Dale Lockwood’s ties to people in high places did him no good today.
The brother of Buffalo’s deputy police commissioner became the latest member of the Afro Dogs cocaine ring to go to jail.
Lockwood, 61, was sentenced by U.S. District Judge Richard J. Arcara to five years in prison after pleading guilty earlier this year to conspiracy to possess and distribute cocaine.
“I, of all people, should be setting an example,” Lockwood told Arcara. “I have learned a crucial and final lesson about keeping bad company.”
Lockwood was one of five defendants who went to trial earlier this year and the only one who the jury could not decide was guilty or innocent.
He later admitted to a lesser role in the drug-trafficking operation as part of a plea deal that required a mandatory five-year minimum sentence.
“We compromised,” Assistant U.S. Attorney Thomas S. Duszkiewicz said today.
Defense attorney John P. Pieri asked Arcara to consider Lockwood’s age, health and remorse and noted that he, unlike most of the defendants in the high-profile drug case, was not a member of the Afro Dogs motorcycle club.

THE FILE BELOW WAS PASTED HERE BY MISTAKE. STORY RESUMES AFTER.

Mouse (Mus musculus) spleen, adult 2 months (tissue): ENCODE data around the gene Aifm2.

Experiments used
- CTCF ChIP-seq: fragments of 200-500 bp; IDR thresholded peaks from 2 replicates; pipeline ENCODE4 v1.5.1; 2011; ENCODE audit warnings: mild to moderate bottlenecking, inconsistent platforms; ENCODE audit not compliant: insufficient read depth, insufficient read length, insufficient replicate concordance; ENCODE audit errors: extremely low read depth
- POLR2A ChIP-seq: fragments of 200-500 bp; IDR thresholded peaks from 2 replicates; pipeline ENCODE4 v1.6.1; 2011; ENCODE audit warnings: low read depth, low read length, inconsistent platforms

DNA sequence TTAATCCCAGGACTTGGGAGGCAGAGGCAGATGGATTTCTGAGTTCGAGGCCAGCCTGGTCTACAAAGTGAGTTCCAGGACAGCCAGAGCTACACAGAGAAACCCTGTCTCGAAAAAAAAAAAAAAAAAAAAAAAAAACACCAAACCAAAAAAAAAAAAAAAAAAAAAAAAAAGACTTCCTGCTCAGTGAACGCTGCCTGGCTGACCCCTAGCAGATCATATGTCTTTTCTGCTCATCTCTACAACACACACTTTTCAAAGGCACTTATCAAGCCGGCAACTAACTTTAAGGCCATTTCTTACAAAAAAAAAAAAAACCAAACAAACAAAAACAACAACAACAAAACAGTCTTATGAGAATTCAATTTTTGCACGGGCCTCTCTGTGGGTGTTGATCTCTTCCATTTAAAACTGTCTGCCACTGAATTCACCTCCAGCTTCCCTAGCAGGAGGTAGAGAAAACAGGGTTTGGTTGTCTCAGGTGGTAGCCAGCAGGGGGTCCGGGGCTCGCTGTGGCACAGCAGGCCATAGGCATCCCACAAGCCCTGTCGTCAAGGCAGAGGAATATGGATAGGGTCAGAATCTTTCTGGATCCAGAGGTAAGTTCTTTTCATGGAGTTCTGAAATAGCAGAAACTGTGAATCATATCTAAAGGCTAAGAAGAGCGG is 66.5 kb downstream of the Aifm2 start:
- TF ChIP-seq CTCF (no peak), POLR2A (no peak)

Lockwood, who had a previous felony drug conviction, never seemed to benefit from his brother’s position with the Buffalo Police Department despite dropping his name early on in the investigation.
“Do you have any idea who I am?” he reportedly said at one point. “My brother’s the deputy police commissioner.”
Since the day of his brother’s arrest in 2011, Deputy Police Commissioner Byron Lockwood has denied any involvement with the Afro Dogs drug ring, a claim investigators with the Drug Enforcement Administration have confirmed.
Lockwood was not the only defendant in the Afro Dogs case with connections to City Hall.
Ricky M. Allen Sr., who took a plea deal and became a key witness at this year’s trial, was the former head of the Buffalo Joint Commission to Examine Police Reorganization.
Allen was accused of passing inside information about police investigations to the alleged leader of the cocaine ring, and eventually pleaded guilty to conspiracy to distribute cocaine.
He also was the target of an attack earlier this year that police believe was tied to his testimony in the drug case.
Investigators say 10 to 12 shots were fired into Allen’s home. Allen, his wife and their 11-year-old son were at home at the time but not injured.